"Creative still wins the day," Sheryl Sandberg declared at DMEXCO 2017. Most top marketing executives would agree with her. Research suggests that 70% of campaign success is driven by creative and 30% by media plan. At the same time, analysis of ad budget distribution paints a different picture: on average, a brand spends 90% of its budget on media and only 10% on creative.
While everyone agrees creative is the strongest driver of marketing performance, marketers tend to allocate most of their time and money elsewhere. Why does this happen? Part of the issue is that creative has been historically difficult to quantify. The closest to defining its value was David Ogilvy, when he said "If it doesn’t sell, it isn’t creative".
Today, however, this problem has been solved by modern technologies such as emotion analytics, which proves the value of creative and connects it to real life results. We have invited leading marketing strategists to discuss the matter.
Thomas Webster, strategic innovation lead at VIRTUE Worldwide – the creative agency by VICE Media – thinks this self-harm is caused by creatives, who have historically declined to use data: "No business today can succeed without backing their case with data-driven arguments. The media guys always go in with a bunch of data to argue their case, and walk out with fat business deals.
Creatives push reputation instead, which is intangible, and chief financial officers don’t understand that. No wonder creative is often referred to as the ‘non-working expenditure’ within marketing budgets. Today, the old adage of not knowing which 50% of ads aren’t working has got worse – 50% of advertising is actively repelling your audience, turning them away; and you’re spending media dollars to inflict serious damage to brand equity."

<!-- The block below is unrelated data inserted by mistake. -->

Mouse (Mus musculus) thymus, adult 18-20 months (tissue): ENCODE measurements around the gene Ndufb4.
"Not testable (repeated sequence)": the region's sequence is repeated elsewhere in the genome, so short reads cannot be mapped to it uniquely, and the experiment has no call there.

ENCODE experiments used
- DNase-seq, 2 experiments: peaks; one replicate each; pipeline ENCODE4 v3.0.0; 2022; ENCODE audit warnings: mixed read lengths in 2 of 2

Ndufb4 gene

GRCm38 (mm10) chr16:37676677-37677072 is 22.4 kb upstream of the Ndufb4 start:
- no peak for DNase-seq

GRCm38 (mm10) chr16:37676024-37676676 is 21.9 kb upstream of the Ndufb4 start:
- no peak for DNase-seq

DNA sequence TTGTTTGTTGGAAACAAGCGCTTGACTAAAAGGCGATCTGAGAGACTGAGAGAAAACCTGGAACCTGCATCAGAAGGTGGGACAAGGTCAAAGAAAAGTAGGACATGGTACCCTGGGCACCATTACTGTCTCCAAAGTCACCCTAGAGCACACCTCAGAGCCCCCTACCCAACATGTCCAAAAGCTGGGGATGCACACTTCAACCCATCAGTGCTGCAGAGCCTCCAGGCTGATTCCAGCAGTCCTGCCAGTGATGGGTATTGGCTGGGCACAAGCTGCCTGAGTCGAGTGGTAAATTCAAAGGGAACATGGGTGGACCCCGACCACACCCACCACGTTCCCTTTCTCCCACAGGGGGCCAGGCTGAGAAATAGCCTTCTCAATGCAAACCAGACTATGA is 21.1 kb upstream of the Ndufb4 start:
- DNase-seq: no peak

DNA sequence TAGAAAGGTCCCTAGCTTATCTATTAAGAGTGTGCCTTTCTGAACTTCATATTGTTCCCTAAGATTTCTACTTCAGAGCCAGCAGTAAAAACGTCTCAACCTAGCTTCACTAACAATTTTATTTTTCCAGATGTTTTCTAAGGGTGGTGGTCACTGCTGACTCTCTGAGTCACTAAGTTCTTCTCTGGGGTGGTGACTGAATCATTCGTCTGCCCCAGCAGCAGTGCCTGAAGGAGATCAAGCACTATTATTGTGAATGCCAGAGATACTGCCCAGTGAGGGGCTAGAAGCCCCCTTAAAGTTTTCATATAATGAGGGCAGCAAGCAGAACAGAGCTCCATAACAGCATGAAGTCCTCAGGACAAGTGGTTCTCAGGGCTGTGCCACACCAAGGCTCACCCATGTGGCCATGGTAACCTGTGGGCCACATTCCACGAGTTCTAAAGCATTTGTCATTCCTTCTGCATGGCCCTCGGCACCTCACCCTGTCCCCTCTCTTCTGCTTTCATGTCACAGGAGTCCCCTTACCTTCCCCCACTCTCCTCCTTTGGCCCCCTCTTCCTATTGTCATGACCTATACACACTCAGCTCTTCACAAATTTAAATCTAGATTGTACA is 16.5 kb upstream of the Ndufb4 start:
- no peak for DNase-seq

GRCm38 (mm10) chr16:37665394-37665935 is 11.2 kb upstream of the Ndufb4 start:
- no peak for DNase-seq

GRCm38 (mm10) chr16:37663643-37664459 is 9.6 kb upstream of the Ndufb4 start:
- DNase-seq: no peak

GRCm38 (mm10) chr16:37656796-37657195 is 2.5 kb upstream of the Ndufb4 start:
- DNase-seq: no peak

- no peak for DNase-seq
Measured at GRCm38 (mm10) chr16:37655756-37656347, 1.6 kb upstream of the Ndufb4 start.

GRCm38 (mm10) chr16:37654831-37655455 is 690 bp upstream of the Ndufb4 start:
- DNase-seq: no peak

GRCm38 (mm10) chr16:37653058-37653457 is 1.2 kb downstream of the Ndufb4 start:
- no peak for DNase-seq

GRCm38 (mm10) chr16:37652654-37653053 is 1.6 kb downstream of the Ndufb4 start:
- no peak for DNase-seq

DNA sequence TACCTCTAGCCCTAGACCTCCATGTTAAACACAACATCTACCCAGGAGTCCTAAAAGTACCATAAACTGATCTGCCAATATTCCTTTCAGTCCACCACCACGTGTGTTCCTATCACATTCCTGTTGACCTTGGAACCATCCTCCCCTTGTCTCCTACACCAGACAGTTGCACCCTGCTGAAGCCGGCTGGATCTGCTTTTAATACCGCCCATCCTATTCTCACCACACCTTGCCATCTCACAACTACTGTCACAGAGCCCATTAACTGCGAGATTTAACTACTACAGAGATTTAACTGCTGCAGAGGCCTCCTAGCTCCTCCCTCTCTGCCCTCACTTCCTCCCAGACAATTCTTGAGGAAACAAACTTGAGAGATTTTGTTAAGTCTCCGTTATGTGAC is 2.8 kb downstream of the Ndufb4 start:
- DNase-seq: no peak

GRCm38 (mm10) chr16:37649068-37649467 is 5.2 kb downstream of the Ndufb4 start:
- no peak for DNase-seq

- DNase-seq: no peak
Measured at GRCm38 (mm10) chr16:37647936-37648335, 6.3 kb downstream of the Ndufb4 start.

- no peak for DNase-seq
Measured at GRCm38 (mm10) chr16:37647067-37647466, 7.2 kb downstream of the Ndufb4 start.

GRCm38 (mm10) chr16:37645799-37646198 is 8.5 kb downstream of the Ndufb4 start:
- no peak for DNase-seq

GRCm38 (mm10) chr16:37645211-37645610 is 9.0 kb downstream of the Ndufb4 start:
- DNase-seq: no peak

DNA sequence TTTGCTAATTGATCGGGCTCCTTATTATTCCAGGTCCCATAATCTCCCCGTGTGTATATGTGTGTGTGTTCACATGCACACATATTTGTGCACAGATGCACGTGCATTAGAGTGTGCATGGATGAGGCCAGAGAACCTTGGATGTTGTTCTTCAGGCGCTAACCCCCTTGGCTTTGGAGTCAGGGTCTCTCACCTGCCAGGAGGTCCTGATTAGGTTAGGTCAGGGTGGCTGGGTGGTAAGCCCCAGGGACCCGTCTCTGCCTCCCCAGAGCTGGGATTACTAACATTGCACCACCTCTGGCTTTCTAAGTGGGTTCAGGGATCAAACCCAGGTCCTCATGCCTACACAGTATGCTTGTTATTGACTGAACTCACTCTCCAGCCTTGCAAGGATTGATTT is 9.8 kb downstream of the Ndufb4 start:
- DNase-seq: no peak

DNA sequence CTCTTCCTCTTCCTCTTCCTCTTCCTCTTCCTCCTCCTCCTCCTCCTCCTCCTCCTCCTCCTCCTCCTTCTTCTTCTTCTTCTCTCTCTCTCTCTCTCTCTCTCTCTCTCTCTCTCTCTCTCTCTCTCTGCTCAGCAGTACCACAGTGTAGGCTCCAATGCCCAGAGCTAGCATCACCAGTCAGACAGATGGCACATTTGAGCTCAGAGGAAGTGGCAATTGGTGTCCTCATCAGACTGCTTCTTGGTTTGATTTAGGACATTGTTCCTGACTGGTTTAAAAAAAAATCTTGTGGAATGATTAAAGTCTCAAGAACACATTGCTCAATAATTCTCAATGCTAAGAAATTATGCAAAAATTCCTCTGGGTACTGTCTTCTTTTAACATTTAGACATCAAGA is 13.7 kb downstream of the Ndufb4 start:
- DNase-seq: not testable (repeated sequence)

John Kenny, chief strategy officer at FCB Chicago, agrees that using more data helps to grow its business: "Here is evidence about how our work builds much stronger relations with the brands we serve. The issue has been that creative folk have resisted the ‘old data’ of self-reported surveys. It’s been limiting.
Now tech has evolved, and we have new methodologies that capture the emotions of our target audiences. That’s different. Emotions are data that speaks to creatives, and we use that to do bold and successful work."
Refocusing on outcomes
Russell Marsh, managing director of Accenture Digital UK & Ireland, echoes: "We are experiencing a similar trend at Accenture. Ultimately, all an advertiser really cares about are business outcomes. The marketing industry needs some serious reorganisation to align itself to that. Creative always has and always will remain important within any communications. However, the use of data to drive more targeted messages is the future of the industry. Creativity is about looking at the world slightly differently; data is just another tool to help with that."